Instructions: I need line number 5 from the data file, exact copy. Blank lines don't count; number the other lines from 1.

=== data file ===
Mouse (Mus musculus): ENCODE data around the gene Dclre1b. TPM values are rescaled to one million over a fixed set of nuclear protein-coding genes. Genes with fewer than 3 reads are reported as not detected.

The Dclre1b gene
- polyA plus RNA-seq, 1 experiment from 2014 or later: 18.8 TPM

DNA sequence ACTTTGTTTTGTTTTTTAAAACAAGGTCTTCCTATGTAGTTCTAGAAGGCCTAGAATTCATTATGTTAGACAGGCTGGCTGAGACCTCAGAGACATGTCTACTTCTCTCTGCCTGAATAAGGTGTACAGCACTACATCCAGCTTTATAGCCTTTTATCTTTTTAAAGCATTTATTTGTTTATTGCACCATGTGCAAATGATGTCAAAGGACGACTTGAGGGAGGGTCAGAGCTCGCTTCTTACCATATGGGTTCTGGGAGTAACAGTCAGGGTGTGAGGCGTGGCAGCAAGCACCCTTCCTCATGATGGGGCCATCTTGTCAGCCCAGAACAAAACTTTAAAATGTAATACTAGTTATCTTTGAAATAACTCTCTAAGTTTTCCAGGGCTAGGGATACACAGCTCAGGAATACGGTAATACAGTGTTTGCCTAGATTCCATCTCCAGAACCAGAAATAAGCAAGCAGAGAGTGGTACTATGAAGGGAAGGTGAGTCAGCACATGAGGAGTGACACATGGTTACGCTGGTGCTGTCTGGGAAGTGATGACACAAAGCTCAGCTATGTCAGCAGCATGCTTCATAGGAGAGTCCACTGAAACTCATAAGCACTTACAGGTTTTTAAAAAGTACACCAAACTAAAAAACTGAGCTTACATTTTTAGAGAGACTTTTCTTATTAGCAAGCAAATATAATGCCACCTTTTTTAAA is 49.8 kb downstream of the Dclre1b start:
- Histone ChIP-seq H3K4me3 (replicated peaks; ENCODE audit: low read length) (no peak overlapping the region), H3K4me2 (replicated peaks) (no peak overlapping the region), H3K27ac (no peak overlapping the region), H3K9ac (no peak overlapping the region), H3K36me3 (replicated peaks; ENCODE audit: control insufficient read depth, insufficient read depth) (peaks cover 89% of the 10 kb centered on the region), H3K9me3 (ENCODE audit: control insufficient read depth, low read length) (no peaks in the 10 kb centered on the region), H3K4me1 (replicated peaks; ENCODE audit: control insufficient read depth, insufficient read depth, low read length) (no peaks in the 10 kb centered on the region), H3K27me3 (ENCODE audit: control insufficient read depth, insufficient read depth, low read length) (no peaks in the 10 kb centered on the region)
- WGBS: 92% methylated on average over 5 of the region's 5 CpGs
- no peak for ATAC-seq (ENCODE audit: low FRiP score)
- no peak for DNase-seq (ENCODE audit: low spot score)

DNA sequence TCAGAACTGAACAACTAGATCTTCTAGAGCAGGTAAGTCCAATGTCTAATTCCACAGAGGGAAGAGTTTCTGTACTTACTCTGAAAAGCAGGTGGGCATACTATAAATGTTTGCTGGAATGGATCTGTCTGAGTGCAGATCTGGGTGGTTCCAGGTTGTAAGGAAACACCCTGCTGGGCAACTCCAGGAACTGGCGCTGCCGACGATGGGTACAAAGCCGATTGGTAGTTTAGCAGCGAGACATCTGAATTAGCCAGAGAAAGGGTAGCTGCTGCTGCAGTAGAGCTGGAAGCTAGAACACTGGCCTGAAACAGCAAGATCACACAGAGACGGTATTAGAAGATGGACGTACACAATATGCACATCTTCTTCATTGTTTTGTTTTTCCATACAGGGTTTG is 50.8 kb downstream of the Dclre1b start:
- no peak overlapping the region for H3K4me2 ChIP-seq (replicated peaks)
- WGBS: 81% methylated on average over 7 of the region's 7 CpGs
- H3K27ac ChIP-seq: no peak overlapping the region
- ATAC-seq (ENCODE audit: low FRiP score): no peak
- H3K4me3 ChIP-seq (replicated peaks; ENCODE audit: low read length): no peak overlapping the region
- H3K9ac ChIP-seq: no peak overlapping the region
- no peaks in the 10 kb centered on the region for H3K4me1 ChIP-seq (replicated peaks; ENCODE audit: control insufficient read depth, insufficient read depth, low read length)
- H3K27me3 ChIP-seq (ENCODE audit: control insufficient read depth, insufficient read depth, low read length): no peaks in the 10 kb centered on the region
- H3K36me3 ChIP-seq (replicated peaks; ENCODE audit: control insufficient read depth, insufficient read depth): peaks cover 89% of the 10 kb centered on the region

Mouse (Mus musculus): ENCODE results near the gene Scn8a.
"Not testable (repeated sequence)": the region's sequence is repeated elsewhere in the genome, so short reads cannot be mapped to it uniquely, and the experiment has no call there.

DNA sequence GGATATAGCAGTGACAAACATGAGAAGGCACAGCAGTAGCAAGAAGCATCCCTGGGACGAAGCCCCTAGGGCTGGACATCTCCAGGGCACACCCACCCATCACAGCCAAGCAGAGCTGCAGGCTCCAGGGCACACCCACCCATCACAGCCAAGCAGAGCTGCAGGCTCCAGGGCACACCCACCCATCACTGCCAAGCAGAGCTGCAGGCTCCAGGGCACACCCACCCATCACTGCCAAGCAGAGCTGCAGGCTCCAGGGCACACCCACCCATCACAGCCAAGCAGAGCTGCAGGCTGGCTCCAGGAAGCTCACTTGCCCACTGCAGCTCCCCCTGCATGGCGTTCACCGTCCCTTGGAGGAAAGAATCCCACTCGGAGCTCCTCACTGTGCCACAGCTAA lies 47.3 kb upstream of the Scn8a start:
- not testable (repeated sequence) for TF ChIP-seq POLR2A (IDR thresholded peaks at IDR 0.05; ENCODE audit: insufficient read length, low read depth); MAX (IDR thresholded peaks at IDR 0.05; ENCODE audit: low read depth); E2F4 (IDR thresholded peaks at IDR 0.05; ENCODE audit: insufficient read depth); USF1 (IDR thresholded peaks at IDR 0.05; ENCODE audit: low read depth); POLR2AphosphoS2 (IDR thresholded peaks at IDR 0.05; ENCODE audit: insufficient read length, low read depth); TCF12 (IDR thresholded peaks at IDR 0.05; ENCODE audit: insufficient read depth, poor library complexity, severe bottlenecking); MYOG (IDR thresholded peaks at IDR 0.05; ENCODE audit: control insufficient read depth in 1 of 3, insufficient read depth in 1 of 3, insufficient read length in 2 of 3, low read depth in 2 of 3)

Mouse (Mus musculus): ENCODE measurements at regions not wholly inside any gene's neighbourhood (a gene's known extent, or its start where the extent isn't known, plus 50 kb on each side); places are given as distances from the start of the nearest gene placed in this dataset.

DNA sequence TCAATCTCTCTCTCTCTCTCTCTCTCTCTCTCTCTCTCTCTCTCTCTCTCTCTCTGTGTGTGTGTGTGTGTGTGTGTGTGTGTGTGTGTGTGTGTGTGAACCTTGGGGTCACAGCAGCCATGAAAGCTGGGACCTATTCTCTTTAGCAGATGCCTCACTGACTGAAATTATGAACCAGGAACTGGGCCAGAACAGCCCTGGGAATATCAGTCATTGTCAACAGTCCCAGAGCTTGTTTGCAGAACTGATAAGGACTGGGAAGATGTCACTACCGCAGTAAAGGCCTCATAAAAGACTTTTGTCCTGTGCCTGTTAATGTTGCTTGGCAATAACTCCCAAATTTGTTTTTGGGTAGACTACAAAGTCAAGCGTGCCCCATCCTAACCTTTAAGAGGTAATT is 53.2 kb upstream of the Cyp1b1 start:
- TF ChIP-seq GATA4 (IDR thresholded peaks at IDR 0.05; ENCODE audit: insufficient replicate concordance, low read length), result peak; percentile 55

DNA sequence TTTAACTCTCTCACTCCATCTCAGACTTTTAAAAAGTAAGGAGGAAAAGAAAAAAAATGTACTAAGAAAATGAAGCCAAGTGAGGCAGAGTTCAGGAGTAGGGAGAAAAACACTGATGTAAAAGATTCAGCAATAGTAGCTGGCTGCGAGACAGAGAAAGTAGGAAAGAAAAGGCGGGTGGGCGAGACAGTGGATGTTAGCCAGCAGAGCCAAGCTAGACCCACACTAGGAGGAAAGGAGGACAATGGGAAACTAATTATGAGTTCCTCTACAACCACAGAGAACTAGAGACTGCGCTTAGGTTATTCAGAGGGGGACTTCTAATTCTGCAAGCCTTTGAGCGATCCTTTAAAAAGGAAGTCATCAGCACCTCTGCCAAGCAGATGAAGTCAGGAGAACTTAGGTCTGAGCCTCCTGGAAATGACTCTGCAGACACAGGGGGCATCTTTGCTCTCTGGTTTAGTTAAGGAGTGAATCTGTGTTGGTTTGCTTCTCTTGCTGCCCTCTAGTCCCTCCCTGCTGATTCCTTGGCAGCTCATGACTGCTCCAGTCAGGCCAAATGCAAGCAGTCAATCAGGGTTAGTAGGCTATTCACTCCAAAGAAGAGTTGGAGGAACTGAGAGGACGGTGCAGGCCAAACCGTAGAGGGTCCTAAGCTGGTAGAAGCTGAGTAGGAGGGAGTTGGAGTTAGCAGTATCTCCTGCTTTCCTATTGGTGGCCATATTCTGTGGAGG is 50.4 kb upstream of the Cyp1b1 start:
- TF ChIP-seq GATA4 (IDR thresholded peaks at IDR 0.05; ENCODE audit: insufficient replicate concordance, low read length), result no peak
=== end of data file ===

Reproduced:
- Histone ChIP-seq H3K4me3 (replicated peaks; ENCODE audit: low read length) (no peak overlapping the region), H3K4me2 (replicated peaks) (no peak overlapping the region), H3K27ac (no peak overlapping the region), H3K9ac (no peak overlapping the region), H3K36me3 (replicated peaks; ENCODE audit: control insufficient read depth, insufficient read depth) (peaks cover 89% of the 10 kb centered on the region), H3K9me3 (ENCODE audit: control insufficient read depth, low read length) (no peaks in the 10 kb centered on the region), H3K4me1 (replicated peaks; ENCODE audit: control insufficient read depth, insufficient read depth, low read length) (no peaks in the 10 kb centered on the region), H3K27me3 (ENCODE audit: control insufficient read depth, insufficient read depth, low read length) (no peaks in the 10 kb centered on the region)